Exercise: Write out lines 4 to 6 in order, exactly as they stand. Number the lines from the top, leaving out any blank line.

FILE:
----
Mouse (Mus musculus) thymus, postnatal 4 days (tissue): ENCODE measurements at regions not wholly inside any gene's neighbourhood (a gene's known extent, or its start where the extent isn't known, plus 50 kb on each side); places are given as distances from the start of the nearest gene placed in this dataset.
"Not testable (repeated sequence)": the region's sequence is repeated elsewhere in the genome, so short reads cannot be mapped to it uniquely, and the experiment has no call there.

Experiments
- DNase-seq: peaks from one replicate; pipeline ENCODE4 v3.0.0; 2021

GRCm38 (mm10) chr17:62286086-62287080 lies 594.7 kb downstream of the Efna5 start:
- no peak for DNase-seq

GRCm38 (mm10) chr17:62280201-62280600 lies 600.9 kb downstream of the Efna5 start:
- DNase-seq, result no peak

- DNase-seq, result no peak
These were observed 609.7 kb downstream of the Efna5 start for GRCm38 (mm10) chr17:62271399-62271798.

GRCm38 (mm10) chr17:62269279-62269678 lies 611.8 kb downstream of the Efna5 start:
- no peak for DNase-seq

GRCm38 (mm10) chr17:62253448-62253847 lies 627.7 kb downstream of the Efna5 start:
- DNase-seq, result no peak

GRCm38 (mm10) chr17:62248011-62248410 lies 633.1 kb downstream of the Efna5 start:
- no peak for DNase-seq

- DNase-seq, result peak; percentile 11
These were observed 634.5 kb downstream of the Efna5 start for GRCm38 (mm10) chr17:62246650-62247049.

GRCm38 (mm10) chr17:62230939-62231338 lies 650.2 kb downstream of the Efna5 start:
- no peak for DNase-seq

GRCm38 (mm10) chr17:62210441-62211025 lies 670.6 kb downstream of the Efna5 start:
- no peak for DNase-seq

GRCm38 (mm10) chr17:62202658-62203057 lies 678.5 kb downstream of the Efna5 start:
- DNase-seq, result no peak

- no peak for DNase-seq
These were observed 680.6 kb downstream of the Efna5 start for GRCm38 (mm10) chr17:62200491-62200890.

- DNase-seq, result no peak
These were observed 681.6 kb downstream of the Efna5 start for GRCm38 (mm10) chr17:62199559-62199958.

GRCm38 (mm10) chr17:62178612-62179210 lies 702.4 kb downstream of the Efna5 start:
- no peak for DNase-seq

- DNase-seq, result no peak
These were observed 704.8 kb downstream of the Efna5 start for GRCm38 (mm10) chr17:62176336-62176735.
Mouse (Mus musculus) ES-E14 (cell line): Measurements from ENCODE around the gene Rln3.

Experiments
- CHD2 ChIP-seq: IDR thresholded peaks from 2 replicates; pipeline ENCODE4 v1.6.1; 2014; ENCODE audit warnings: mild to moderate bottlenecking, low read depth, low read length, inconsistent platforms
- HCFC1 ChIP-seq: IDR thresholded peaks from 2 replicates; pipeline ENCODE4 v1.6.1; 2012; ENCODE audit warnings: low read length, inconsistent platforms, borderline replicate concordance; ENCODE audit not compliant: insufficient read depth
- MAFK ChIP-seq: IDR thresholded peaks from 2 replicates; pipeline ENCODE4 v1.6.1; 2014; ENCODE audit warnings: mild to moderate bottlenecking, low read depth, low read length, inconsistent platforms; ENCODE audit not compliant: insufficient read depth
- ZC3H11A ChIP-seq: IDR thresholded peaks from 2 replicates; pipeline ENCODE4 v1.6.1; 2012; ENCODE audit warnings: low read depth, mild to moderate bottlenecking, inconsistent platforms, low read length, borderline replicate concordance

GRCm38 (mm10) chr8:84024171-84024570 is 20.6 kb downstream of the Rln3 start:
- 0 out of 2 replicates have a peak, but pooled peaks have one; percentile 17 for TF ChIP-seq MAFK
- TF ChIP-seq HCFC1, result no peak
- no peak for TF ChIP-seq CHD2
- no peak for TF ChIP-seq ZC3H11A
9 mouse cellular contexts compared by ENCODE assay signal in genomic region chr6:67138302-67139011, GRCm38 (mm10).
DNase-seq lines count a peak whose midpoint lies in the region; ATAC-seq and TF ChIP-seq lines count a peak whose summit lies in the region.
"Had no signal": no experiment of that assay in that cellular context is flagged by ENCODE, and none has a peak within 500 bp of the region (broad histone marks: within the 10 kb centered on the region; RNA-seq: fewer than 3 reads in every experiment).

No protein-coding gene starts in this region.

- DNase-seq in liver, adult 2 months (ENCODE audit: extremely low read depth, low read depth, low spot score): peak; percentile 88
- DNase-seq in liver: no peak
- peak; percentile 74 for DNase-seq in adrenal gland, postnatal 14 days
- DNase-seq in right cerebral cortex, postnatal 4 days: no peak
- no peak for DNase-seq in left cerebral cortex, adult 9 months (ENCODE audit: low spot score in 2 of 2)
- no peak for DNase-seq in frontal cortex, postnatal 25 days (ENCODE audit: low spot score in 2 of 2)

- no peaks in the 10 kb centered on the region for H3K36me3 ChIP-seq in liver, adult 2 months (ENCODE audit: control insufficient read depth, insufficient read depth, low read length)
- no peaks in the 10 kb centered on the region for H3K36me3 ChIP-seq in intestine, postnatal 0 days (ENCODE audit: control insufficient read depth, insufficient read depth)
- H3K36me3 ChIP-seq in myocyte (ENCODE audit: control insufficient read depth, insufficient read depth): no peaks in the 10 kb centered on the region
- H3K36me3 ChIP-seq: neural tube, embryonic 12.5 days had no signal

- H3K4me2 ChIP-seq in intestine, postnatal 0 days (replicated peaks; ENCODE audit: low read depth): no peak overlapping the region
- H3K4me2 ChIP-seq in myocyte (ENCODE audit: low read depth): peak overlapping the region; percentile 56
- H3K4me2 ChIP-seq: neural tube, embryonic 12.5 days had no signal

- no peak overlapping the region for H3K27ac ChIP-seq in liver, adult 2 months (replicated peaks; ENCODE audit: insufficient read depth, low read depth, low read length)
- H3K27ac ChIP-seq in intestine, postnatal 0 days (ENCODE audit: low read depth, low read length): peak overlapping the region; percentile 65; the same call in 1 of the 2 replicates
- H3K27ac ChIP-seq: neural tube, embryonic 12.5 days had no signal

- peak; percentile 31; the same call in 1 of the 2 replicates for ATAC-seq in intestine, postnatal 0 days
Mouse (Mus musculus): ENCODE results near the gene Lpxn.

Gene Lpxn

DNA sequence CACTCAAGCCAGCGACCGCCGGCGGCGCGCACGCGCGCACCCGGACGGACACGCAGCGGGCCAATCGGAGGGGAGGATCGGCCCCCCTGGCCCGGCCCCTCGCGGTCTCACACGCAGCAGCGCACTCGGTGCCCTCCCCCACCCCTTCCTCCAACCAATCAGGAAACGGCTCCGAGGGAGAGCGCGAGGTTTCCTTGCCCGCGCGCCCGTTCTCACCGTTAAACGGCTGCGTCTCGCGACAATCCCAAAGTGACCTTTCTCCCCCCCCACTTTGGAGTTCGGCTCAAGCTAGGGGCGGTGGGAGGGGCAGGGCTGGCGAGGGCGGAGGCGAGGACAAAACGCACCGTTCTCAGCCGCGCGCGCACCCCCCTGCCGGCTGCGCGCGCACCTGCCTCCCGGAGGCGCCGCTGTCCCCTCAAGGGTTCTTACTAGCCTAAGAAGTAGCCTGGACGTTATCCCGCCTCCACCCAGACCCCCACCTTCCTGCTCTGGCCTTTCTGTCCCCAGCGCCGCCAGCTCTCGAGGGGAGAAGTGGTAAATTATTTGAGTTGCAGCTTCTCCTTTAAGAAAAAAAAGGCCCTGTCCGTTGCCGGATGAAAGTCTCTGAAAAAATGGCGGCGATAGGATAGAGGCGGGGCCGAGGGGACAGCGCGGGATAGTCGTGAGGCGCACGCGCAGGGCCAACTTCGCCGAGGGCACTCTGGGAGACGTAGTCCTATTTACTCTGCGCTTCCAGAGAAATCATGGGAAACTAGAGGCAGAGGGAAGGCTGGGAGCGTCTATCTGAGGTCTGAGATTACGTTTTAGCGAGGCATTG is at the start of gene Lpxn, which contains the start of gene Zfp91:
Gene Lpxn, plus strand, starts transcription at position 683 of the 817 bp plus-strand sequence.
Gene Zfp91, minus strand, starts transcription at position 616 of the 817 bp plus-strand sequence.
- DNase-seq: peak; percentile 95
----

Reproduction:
- DNase-seq: peaks from one replicate; pipeline ENCODE4 v3.0.0; 2021

GRCm38 (mm10) chr17:62286086-62287080 lies 594.7 kb downstream of the Efna5 start:
- no peak for DNase-seq